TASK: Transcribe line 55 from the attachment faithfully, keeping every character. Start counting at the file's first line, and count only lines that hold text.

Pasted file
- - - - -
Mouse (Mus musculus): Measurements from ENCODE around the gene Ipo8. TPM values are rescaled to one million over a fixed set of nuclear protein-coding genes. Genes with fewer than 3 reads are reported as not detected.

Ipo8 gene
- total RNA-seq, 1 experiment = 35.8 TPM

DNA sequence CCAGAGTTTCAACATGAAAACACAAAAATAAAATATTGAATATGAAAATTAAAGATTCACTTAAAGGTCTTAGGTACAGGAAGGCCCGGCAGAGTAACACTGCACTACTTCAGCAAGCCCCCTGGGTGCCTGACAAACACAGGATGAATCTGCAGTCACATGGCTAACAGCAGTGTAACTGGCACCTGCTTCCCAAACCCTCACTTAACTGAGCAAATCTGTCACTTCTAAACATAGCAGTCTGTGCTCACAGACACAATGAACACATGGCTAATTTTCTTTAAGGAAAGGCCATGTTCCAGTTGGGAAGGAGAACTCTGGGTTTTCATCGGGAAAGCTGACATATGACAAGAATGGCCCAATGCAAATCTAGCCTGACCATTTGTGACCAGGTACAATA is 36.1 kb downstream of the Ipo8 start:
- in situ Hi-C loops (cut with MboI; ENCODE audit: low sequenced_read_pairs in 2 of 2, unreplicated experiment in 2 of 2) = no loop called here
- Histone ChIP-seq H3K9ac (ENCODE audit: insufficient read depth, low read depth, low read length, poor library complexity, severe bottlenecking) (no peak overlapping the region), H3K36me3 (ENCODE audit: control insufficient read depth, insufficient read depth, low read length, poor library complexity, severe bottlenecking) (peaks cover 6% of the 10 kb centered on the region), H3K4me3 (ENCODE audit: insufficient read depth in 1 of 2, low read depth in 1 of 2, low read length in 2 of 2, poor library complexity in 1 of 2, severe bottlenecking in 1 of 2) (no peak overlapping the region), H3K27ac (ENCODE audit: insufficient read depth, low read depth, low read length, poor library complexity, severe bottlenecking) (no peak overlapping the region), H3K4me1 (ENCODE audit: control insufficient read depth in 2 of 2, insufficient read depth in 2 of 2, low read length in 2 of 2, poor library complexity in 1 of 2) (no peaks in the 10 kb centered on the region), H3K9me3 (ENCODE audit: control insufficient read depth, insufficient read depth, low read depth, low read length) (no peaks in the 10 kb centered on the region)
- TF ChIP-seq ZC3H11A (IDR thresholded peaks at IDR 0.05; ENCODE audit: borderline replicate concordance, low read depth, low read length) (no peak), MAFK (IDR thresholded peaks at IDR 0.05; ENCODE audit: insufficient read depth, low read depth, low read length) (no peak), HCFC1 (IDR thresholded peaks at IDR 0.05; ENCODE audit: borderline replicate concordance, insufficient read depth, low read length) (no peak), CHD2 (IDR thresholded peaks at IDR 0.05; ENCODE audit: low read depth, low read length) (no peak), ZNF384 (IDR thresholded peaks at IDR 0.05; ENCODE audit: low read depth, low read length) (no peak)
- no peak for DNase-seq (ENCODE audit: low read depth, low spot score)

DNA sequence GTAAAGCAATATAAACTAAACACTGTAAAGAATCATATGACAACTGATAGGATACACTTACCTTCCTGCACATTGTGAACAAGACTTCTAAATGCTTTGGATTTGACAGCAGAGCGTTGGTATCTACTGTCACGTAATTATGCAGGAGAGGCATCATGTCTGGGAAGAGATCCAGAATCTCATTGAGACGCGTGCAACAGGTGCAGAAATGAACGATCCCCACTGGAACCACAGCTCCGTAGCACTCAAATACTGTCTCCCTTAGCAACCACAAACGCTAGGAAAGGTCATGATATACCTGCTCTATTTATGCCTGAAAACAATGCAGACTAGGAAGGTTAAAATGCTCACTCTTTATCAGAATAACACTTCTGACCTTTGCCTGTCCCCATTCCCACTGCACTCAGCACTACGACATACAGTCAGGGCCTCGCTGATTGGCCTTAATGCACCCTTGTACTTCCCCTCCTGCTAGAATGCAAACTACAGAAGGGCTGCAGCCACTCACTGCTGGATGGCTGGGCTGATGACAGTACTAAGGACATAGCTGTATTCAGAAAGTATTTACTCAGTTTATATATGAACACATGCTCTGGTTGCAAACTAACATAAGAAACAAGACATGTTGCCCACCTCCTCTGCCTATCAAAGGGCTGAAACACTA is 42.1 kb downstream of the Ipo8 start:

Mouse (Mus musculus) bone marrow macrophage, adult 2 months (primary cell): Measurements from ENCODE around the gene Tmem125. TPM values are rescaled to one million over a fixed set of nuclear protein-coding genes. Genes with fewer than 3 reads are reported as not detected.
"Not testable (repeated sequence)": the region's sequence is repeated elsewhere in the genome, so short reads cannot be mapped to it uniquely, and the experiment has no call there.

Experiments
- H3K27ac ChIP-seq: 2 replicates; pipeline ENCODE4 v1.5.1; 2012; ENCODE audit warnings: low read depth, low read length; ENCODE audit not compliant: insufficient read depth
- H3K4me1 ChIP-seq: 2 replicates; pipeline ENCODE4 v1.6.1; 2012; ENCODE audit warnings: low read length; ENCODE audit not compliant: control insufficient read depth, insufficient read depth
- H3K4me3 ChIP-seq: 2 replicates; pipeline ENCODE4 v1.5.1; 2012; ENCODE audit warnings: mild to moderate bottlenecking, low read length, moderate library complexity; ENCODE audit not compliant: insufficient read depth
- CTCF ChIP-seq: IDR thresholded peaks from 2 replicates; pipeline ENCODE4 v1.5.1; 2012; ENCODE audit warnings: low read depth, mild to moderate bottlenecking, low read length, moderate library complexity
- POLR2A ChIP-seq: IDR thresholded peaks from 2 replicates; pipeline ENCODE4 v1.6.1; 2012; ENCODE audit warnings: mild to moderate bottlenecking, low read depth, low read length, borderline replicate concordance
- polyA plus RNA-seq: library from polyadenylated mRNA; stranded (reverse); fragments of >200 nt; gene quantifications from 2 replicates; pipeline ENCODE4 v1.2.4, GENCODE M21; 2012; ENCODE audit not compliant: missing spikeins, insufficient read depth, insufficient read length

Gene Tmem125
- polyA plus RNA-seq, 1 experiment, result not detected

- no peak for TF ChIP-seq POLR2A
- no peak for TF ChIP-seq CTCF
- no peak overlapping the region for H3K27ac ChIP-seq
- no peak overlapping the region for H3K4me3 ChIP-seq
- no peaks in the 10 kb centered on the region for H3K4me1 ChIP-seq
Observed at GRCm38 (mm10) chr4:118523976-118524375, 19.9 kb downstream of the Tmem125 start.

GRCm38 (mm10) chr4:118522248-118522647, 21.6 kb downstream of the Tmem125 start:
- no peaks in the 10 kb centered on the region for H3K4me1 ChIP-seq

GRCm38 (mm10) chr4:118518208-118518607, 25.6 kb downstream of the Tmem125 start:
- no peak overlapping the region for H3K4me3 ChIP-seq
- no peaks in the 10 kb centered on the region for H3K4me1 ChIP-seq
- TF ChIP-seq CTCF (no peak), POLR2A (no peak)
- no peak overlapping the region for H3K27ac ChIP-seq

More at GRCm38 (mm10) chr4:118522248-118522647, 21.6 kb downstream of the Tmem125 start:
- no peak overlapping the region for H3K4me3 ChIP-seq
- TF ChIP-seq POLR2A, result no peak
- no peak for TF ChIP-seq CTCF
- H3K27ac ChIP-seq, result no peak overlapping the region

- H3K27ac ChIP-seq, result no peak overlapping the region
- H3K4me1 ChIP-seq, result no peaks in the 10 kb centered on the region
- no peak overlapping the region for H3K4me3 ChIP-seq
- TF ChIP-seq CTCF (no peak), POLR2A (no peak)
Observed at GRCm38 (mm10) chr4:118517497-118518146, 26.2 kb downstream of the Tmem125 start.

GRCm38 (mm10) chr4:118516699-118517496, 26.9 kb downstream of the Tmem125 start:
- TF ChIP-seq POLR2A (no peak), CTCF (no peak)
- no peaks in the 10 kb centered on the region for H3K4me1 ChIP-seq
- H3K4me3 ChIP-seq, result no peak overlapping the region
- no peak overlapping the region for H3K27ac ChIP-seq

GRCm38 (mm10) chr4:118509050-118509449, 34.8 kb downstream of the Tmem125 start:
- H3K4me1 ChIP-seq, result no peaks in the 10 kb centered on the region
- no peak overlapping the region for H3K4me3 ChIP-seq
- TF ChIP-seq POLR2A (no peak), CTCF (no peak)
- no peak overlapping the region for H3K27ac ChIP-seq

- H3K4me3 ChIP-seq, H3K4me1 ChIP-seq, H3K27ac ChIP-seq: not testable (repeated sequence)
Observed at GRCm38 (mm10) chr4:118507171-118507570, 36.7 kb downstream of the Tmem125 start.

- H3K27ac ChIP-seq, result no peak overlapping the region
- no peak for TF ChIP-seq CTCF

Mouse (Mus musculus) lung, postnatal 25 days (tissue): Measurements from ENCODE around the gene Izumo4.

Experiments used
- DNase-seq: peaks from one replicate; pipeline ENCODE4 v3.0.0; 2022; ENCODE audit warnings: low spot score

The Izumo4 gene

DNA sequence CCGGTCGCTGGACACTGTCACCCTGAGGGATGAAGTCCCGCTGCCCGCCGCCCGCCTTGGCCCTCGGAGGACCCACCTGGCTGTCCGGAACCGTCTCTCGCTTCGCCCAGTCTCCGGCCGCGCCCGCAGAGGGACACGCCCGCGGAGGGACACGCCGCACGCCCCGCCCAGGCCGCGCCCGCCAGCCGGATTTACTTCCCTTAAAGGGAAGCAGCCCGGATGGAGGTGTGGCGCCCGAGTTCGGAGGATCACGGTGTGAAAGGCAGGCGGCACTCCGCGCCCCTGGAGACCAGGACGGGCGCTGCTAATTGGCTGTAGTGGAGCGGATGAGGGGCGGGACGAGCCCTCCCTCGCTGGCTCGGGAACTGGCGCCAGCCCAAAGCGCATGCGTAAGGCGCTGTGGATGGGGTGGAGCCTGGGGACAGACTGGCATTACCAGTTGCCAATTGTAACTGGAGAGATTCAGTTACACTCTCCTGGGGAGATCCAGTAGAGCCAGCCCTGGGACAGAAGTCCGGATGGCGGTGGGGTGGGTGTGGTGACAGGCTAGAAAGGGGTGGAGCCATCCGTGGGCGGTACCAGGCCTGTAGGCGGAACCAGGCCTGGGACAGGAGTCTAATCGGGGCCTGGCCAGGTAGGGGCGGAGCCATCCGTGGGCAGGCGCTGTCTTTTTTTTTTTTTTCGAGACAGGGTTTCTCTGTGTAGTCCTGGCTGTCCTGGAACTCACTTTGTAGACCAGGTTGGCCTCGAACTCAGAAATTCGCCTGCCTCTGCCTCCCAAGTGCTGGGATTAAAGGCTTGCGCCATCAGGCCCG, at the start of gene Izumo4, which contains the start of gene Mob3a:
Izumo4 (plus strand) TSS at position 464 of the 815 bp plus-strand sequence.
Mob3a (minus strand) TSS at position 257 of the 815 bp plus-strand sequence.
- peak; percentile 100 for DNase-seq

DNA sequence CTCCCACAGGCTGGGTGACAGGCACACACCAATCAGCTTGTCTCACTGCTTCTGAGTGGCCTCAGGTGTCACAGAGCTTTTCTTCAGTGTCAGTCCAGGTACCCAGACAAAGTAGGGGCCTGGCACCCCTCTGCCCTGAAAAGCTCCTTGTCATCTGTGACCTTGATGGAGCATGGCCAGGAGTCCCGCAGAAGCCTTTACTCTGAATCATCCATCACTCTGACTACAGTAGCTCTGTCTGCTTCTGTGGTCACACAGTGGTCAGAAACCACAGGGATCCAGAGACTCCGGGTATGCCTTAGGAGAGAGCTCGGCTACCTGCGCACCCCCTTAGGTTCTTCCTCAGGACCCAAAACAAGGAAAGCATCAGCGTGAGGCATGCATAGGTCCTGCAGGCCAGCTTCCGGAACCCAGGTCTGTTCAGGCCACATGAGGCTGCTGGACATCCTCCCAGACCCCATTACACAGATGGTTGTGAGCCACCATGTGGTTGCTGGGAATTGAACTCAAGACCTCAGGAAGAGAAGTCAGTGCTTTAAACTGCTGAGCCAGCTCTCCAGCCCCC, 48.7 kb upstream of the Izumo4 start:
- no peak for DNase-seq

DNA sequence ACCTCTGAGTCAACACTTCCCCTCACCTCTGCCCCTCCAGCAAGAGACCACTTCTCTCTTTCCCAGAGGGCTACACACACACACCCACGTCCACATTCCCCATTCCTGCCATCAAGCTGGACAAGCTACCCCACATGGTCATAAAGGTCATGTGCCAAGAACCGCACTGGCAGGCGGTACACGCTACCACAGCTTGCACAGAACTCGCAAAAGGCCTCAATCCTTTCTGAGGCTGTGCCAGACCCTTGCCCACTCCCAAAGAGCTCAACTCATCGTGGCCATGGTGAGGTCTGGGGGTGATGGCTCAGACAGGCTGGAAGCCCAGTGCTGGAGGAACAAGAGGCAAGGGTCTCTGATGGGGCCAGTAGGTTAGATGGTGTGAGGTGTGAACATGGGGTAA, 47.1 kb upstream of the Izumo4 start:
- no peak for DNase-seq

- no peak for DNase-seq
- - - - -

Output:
Observed at GRCm38 (mm10) chr4:118507171-118507570, 36.7 kb downstream of the Tmem125 start.